Last week, all the iPhone hubbub centered around the release of iPhone 4 and iOS 4. Which means that there are a lot of new iPhone owners out there. And a lot of new folks with a brand new operating system. And they’re probably looking for something to do with those things.
[HTML4]Now as many of you know, a good chunk of the development team for original political iPhone app—the Obama iPhone app—lived right here in Portland. And the positive reception that app and its developers received is likely one of the reasons that Portland continues to prosper as a hub for mobile development.
But clearly Portland mobile folks still have a little politics in their veins. You see, now some of the Obama app folks have teamed up with some other Portland mobile folks. And they’ve come up with yet another awesome app. This time for a much larger entity than a single candidate or campaign. Today, Portland-based Small Society and Urban Airship announced the release of the Democratic National Committee iPhone/iPad app. Read More
Let’s be honest. There are only so many hours in the day. And if you’re on the Internets, a lot of those hours are spent reading. And reading. And reading. So much content. So little time.
But what if you could ingest that content faster? And get through more reading in less time? Well, it’s possible that you could, if you take a spin with Beaverton-based QuickReader, an iPhone and iPad app that helps you improve your reading speed and comprehension. Read More
[HTML1]One of the things I love most about this whole Web thing is that if you take creative people and give them access to data? They’ll come up with some pretty interesting ways to munge that data and represent it in really beautiful ways.
Take Portland-based Icon Rainbow (@iconrainbow), a new project from Ryan Snyder (@ryansnyder) and Crystal Beasley (@skinny) that analyzes iPhone app icon colors and tells you which colors are currently the most popular. Read More
Now you all know that Portland has been enamored of the geolocation and geogeeking stuff for quite a while. We’re kind of like that. But now, we’re starting to see the idea of location-based services and games really take off all over the place. And if there’s one service that is the current darling of that space, it’s Foursquare.
But can the Foursquare experience be improved? Portland-based Gorlochs thinks so. And that’s why they’ve taken the Foursquare API and worked to your iPhone Foursquare experience even better—much like Tweetie and TweetDeck did for Twitter. Introducing Kickball, an iPhone client for Foursquare. Read More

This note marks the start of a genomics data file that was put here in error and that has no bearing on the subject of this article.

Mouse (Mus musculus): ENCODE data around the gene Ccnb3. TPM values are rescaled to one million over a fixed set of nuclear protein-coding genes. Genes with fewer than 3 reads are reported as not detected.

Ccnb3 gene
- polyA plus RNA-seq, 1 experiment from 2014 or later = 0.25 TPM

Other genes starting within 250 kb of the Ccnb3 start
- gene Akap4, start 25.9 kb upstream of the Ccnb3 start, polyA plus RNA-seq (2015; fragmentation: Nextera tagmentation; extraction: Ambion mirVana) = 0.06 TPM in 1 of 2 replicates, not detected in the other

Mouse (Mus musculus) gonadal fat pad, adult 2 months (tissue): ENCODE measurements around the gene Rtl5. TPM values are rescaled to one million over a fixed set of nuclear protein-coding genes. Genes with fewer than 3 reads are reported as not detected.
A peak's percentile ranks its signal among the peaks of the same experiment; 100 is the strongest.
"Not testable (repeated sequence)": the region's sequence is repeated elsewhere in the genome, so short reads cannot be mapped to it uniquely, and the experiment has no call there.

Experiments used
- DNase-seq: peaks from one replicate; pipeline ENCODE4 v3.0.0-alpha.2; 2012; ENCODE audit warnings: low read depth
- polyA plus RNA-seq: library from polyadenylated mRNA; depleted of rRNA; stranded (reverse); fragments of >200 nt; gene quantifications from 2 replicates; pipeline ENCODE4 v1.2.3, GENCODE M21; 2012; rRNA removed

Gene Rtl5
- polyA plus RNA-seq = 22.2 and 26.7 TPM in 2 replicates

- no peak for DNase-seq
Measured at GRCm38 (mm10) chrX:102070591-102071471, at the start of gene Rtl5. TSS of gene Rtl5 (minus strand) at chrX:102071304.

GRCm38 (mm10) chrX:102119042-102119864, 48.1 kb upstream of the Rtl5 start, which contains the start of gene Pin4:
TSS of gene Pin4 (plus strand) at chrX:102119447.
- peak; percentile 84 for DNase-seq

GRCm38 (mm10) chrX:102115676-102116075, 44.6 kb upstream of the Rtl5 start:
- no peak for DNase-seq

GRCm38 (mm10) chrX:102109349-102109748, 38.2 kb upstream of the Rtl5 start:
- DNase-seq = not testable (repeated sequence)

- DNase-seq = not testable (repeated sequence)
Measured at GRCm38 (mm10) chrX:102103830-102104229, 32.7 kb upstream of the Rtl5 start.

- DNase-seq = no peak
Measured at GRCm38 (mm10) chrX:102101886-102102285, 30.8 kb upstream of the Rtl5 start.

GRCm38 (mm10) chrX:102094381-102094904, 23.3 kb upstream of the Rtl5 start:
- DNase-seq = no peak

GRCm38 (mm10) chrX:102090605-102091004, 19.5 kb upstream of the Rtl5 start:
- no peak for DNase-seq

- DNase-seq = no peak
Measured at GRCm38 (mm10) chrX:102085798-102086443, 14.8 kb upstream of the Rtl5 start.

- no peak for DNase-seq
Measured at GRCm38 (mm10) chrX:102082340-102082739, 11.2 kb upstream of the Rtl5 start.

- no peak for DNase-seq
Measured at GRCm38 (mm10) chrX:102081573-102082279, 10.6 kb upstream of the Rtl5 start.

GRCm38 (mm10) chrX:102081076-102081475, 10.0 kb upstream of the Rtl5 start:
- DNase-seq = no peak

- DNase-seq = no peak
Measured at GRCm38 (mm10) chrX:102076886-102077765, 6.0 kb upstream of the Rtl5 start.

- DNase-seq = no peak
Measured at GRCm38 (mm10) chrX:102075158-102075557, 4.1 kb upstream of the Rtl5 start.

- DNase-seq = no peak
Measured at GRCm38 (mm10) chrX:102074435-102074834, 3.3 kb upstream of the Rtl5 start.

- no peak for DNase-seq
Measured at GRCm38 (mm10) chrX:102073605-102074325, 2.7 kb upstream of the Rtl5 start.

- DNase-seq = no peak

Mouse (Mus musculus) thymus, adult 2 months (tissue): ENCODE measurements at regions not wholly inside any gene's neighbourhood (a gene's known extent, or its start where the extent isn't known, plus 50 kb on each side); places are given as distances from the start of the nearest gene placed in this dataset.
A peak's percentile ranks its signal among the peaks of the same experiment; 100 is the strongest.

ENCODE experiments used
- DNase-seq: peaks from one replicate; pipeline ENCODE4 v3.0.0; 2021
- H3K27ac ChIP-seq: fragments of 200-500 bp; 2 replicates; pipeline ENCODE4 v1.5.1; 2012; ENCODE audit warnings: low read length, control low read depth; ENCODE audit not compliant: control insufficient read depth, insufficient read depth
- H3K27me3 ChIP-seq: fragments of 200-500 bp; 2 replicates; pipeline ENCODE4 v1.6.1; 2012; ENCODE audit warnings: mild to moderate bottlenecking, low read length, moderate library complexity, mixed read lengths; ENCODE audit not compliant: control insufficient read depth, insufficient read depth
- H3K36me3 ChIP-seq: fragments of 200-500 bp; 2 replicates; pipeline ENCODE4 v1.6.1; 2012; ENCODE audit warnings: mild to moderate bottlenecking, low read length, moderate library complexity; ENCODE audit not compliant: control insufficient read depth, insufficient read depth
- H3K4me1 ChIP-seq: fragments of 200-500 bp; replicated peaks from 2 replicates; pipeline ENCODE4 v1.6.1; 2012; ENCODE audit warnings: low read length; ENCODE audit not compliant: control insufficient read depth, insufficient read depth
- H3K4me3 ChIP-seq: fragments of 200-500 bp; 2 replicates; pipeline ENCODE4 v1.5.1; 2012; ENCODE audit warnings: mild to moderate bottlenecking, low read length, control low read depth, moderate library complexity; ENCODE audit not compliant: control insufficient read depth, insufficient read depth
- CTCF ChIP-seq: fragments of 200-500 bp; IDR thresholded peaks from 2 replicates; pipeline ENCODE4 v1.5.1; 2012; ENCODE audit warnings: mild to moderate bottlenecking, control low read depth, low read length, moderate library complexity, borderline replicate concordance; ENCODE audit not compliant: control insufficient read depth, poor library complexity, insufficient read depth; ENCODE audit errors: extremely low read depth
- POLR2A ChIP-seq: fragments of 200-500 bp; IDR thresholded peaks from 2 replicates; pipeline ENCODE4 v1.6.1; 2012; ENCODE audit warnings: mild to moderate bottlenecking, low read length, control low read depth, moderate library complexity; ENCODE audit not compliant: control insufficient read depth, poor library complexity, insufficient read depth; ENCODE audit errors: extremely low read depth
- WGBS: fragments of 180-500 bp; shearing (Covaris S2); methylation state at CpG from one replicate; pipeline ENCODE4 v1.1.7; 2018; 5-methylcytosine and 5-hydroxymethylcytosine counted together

We’ve all been there. That one document. The one you really needed. No, not that one. Not the one you grabbed. The one you actually needed. Yeah, that one. The one sitting on your Mac’s desktop at home, while you sit miles away at a meeting needing to access it.
[HTML2]Now, I’ll be the first to admit that Portland? The town seems to like the whole iPhone thing. I mean, we’ve got iPhone users, incredibly popular iPhone app developers, and iPhone infrastructure plays that send out millions of messages. I might dare say that Portland is the de facto hub for iPhone development. (Because I say those kinds of things all of the time.)
But now, the City of Portland is getting into the game with its own iPhone app. That’s right. Citizen Reports will now let any iPhone user file reports to the City of Portland—all from the comfort of his or her multitouch screen. Read More
You’re the cultured type aren’t you? I know you are. You like to take in a concert or a show every once in awhile. Maybe swing by a museum or two.
But in so doing, you often have to go through a technological time warp. Donning a Walkman from 1983 that walks you through the exhibits and pressing buttons on archaic wall-mounted video screens. All while you’ve got perfectly good technology sitting right in your pocket. It’s not right.
The app—designed by Portland-based iPhone agency Small Society—allowed you to find and reserve Zipcars, unlock your car, even honk the horn. But for all the bells and whistles, the app had one major problem: it wasn’t available to the general public. Until now. Read More
Yes, yes. Starbucks is headquartered in Seattle, I know. And even though a number of sites were covering the app launch—including Portland-based iPhoneSlutz—I didn’t really have any Silicon Forest angle on it.